After spending sometime working on basic event handlings, my index.js file piled up easily with 200+ lines of code. While I have spent the past month on JavaScript Functional Programming, Object-Oriented (OO) JavaScript offers better data control, easy to replicate (with constructor method and new syntax), and grants us the ability to write code that convey these relationships. I decided to build classes and their execution contexts in separate files, api.js, category.js, user.js and question.js. Each class has its own lexical scope of variables and functions, leaving index.js with global variables and callback functions necessary to support index.html.

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During this re-factoring exercise, I also removed all of my vars, and replaced them with either const or let. Variables declared with const and let are block-scoped.

3. End Page Sequence

Drum roll... πŸ₯ We are now coming close to an end. After each set of trivia questions, users should be able to see their final score, and whether or not they beat their previous score. If they do, the new (or higher) score will be saved in the Rails API user database. There will be two options for the user to either Play Again or return back to Home page.

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4. Lessons Learned

After months of GitHubing, I am getting really comfortable with working on a separate branch, and merge to master. The git command git co -b <branch_name> becomes my go-to git command.

Understanding JavaScript's syntax and semantics after months dwelling on Ruby has been fun. For example, in JavaScript, functions are treated as first-class data, and understanding some of the concepts of hoisting and scope chain. JavaScript engine works in compilation phase and execution phase. Since I used a lot of JavaScript event click and submit for this project build, I would love to explore other browser events. This YouTube tutorial helped me tremendously to better understand the weird parts of JavaScript.

GitHub logo fentybit / KnowItAll_frontend

The MVP of Know It All app is to create a basic Trivia game on Single-Page Application (SPA). This project is built with Ruby on Rails back-end and JavaScript front-end.

Know It All :: Front-End


Domain Modeling :: Trivia Games
Welcome to my simplistic version of Online Trivia Games.

Back-End GitHub Repo

YouTube Demo

DEV Blog

About

The Minimum Viable Product (MVP) of Know It All is to provide the User with few trivia Categories to select from.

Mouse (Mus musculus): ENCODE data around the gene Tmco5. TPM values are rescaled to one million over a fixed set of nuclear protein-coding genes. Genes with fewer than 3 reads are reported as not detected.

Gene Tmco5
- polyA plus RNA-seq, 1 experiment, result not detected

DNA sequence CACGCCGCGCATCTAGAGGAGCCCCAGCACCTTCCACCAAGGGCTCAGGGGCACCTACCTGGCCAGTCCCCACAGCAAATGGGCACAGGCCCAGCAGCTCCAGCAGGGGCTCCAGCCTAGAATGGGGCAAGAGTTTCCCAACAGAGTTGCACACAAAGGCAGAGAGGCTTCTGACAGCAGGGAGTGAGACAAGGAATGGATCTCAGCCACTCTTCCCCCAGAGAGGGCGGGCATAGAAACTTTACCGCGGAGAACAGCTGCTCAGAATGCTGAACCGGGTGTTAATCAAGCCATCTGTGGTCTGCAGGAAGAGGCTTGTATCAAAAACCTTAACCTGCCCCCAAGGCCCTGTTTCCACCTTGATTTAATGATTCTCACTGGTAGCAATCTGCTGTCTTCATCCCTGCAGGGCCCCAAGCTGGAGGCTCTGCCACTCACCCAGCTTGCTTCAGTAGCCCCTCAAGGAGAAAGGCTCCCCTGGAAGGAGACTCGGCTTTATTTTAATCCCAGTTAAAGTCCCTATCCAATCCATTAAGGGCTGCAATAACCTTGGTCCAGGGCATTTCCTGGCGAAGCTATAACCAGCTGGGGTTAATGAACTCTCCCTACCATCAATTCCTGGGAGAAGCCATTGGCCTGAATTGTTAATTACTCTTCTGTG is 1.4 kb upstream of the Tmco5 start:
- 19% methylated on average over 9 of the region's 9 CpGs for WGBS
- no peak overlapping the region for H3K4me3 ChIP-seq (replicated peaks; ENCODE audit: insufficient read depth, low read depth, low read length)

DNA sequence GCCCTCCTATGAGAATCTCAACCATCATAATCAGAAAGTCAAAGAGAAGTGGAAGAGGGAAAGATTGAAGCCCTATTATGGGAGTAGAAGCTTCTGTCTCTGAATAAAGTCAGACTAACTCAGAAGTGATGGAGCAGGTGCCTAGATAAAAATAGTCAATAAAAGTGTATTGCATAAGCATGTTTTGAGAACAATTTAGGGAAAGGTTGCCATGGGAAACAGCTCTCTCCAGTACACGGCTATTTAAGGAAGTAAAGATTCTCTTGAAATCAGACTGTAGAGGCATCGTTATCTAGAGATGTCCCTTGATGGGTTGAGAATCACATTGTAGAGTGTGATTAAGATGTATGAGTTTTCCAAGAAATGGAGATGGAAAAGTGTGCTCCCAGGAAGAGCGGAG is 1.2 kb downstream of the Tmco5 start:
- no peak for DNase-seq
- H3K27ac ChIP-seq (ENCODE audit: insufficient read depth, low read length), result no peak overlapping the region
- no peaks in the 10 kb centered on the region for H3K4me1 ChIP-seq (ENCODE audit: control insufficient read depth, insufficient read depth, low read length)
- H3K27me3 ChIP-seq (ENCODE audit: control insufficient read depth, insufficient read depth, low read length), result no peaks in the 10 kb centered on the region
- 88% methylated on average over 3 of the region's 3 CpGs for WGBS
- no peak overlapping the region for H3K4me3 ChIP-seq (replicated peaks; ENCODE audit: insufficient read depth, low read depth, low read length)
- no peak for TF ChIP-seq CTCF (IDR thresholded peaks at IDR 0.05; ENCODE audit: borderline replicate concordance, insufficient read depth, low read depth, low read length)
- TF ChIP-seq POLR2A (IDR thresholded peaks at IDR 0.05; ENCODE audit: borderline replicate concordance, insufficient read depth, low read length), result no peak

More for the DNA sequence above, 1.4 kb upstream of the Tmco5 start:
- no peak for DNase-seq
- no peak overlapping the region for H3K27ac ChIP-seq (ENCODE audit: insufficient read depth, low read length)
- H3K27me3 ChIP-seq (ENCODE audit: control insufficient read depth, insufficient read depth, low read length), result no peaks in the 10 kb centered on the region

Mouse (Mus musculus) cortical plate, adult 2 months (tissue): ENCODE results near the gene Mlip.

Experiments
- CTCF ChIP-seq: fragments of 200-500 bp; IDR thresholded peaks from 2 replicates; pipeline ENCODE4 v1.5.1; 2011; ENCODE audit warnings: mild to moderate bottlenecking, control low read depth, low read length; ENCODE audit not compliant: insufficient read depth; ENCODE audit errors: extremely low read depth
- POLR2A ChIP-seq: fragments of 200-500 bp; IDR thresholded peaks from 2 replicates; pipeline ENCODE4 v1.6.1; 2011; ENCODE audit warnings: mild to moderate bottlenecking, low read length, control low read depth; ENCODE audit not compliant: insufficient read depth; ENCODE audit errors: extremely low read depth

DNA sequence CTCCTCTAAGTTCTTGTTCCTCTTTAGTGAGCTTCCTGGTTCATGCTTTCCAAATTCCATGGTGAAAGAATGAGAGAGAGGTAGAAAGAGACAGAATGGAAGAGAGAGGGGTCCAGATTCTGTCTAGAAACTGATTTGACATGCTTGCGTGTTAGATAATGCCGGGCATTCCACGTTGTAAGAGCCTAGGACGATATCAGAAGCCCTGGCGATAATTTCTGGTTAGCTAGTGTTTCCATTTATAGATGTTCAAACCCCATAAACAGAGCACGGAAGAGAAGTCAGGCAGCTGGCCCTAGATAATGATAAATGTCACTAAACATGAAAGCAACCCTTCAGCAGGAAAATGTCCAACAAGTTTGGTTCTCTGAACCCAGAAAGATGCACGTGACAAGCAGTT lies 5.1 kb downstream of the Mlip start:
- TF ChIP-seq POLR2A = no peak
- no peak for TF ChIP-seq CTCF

Features


Models
User, Category

user has_many :categories

category belongs_to :user

Controller
ApplicationController
UsersController
CategoriesController
QuestionsController

API Database

Free to use, user-contributed trivia question database.

Installation

Back-End

$ git clone πŸ‘Ύ
$ bundle install
$ rails db:create && rails db:migrate
$ rails db:seed
$ rails s
Enter fullscreen mode Exit fullscreen mode

Open Chrome browser, and redirect to 'http://localhost:3000' to start the Rails API.

Front-End

Open Chrome browser, and redirect to 'http://127.0.0.1:5500/index.html' to start the app.

Alternatively, it is fully deployed on Netlify!
Know It All

Build Status and Future Improvement

Current project-built was completed in…


Build Status and Future Improvement

Know It All was completed in a 2-week timeframe from API data search, Ruby on Rails back-end, and JavaScript front-end User Interface. Future cycle of product development as follows:

  • Add Sub Category to model associations. User should be able to select Category and its Sub Category. For example, science category has many sub categories including physics, mathematics, biology and so on.

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  • Outsource APIs for the aforementioned Sub Category trivia questions.

  • Gather user inputs on their favorite Category on future app improvement.

  • Utilize setInterval and/or time limit of 15-20 seconds on each Trivia question.

  • User authentication.

  • Create a toggle track for dark mode 😎


Post Scriptum:
This is my Module 3 capstone project with Flatiron School. I believe one of the catalyst to becoming a good programmer is to welcome constructive criticism. Feel free to drop a message. πŸ™‚

Keep Calm, and Code On.

External Sources:
Open Trivia Database
CSS Bootstrap
Unsplash